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Telecom Alert - FCC Approves First 6 GHz Wi-Fi Device; RDOF Winners Breakdown; Annual Report on State 911 Fees; Senate Confirms Simington; C-Band Revenues - Vol. XVII, Issue 50

FCC Approves First 6 GHz Wi-Fi Device

Last week, the FCC approved a Grant of Equipment Authorization for the first Wi-Fi device for use in the 6 GHz band.  The Commission adopted a Report and Order last April that made available 1,200 megahertz of spectrum in 6 GHz band for unlicensed use (Vol. XVII, Issue 17), facilitating the deployment of Wi-Fi 6 and the expansion of the Internet of Things.  The grant authorizes Broadcom Corporation to market an unlicensed transmitter in the band. 

RDOF Phase I Winners Breakdown

The top ten winners in the Rural Digital Opportunity Fund (RDOF) Phase I auction secured 76% of the total $9.23 billion in funding awarded, with LTD Broadband taking home the largest award of $1.3 billion (Vol. XVII, Issue, 49).  A major disappointment was that almost $6.8 billion was not awarded.  Of the other top ten winners, three are price cap ILECs (CenturyLink, Frontier, and Windstream), one is a consortium of rural electric membership cooperatives, one is a cable company (Charter), four are wireless internet service providers ( AMG Technology, Resound Networks, Connect Everyone (Starry) and LTD Broadband), and one is the low earth orbit satellite operator SpaceX.  The remaining $6.8 billion will roll over to Phase II of the RDOF, which now has a projected budget of $10.8 billion. 

Annual Report on State 911 Fees

The FCC published its twelfth annual report to Congress on the collection and distribution of 911 fees by states last week.  In its report, the Commission found that in 2019 states and territories collected more than $3 billion in 911 fees, with more than $200 million of that funding being diverted for uses other than 911 services.  Nevada, New Jersey, New York, Rhode Island, and West Virginia were found to have diverted 911 fees for other purposes.  Last year’s report found that almost $198 million in 911 fees were diverted for non-911 uses by the same five states.  The FCC also released a Public Notice seeking comment on the report and how it should impact the Commission’s ongoing proceeding to end 911 fee diversion.  Comments are due by January 7, 2021, and reply comments are due by January 22, 2021.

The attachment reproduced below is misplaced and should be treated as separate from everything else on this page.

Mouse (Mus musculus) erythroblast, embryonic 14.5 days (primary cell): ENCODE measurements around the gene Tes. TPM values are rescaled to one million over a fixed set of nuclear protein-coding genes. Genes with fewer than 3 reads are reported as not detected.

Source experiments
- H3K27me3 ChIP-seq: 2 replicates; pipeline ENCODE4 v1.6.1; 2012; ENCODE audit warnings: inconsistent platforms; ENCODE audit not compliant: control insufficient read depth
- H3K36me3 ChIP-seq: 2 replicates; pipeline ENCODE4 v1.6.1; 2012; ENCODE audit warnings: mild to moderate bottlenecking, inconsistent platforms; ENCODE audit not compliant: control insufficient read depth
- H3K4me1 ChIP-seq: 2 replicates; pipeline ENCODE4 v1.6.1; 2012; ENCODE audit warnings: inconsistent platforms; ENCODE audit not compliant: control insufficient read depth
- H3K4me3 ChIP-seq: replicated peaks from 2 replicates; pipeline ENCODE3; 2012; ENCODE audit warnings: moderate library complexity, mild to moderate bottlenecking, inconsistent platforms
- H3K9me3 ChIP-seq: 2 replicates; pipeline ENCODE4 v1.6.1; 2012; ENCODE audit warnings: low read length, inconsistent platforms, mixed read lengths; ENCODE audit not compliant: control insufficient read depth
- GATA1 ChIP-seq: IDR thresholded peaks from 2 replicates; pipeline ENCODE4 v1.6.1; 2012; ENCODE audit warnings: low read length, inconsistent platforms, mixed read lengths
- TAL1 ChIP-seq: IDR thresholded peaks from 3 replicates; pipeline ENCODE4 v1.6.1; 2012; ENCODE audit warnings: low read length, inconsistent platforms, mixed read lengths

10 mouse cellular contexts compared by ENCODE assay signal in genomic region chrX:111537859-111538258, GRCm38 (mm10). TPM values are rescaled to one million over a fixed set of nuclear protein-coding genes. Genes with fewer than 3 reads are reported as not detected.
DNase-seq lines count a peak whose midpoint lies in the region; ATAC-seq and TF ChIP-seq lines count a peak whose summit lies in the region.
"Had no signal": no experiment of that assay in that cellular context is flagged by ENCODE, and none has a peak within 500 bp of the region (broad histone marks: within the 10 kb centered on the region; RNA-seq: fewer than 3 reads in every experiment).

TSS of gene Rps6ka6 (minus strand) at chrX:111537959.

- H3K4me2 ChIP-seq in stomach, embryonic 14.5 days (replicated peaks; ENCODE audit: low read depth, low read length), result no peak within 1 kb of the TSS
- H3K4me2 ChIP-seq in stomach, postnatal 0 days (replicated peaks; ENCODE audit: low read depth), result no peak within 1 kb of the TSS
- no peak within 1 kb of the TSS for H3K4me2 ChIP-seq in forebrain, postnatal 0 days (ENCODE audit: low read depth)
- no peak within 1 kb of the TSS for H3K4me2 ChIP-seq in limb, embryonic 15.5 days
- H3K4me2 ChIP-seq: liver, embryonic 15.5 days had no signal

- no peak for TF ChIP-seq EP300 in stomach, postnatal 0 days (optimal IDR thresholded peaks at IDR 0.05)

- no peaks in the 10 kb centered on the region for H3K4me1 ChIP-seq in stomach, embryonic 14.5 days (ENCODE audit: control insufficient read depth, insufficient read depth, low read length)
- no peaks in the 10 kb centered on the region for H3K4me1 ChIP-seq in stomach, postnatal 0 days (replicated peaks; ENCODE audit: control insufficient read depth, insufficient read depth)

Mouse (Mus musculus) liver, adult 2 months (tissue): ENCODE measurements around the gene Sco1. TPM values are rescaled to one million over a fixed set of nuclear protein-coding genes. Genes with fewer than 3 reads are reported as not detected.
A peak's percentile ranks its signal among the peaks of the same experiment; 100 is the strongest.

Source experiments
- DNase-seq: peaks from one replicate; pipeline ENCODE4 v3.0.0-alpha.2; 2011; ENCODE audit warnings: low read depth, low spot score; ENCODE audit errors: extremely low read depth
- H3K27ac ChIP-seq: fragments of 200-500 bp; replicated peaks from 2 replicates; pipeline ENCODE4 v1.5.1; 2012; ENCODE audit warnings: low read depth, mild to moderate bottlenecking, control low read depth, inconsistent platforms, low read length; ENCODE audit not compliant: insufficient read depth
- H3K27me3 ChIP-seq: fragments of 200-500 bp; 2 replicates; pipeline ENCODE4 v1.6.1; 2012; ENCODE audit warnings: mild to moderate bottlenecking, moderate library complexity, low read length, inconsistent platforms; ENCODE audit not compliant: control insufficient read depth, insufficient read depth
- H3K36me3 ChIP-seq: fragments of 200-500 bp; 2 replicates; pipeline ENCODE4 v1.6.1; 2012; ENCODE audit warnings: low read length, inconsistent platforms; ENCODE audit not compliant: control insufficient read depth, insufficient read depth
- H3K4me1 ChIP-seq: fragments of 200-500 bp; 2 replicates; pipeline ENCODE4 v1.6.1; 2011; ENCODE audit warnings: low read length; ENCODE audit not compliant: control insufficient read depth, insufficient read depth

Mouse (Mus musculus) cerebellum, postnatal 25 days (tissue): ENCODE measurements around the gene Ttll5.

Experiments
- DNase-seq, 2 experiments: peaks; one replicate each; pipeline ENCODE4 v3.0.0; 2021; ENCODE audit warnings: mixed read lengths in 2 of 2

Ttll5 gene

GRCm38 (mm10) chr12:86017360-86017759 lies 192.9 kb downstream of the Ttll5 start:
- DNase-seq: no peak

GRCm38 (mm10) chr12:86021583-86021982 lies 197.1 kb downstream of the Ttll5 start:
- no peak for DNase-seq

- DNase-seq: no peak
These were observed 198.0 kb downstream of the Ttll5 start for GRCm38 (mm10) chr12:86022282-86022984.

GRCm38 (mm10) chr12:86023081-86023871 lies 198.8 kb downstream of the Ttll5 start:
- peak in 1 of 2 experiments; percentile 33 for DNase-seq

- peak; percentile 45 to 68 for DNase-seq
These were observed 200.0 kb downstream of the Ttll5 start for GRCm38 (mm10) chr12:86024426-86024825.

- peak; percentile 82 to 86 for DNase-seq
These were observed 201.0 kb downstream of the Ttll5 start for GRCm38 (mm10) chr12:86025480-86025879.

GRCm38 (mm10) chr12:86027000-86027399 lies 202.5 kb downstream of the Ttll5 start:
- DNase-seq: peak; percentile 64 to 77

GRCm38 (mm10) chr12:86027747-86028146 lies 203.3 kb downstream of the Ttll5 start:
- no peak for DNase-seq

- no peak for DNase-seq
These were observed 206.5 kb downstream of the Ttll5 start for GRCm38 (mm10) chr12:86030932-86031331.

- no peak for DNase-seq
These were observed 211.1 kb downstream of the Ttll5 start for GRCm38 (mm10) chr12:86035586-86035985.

Senate Confirms Simington

The full Senate voted to confirm Nathan Simington to a five-year term as an FCC Commissioner on December 8.  The Senate confirmed the nomination by a 49-46 vote.  With Chairman Ajit Pai stepping down in January, there will be two Democratic and two Republican Commissioners on Inauguration Day.  Post inauguration, President-Elect Biden is expected to make one of the two sitting Democratic Commissioners acting or full time FCC Chair and will have to nominate an additional Commissioner to establish a Democratic majority after Senate confirmation.

C-Band Revenues Over $3 Billion

As of the close of bidding on December 10, bids in the FCC’s C-Band Auction (Auction 107) reached nearly $3.4 billion.  

Sean Stokes, Wesley K. Wright, Michael T. N. Fitch, Timothy A. Doughty, Kathleen Slattery Thompson, Jason P. Chun and Adam (AJ) Reust contributed to this article. 

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© 2020 Keller and Heckman LLPNational Law Review, Volume X, Number 349
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Jim Baller Communications Attorney Keller & Heckman Washington, DC
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James (Jim) Baller represents clients across the U.S. in a broad range of communications matters including high-capacity broadband network projects, public-private broadband partnerships, telecommunications, wireless facility siting, right-of-way management, pole and conduit attachments, and barriers to community broadband initiatives.

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Gregory E. Kunkle, Keller Heckman, regulatory attorney, FCC lawyer
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Casey Lide Communication Attorney Keller & Heckman Washington, DC
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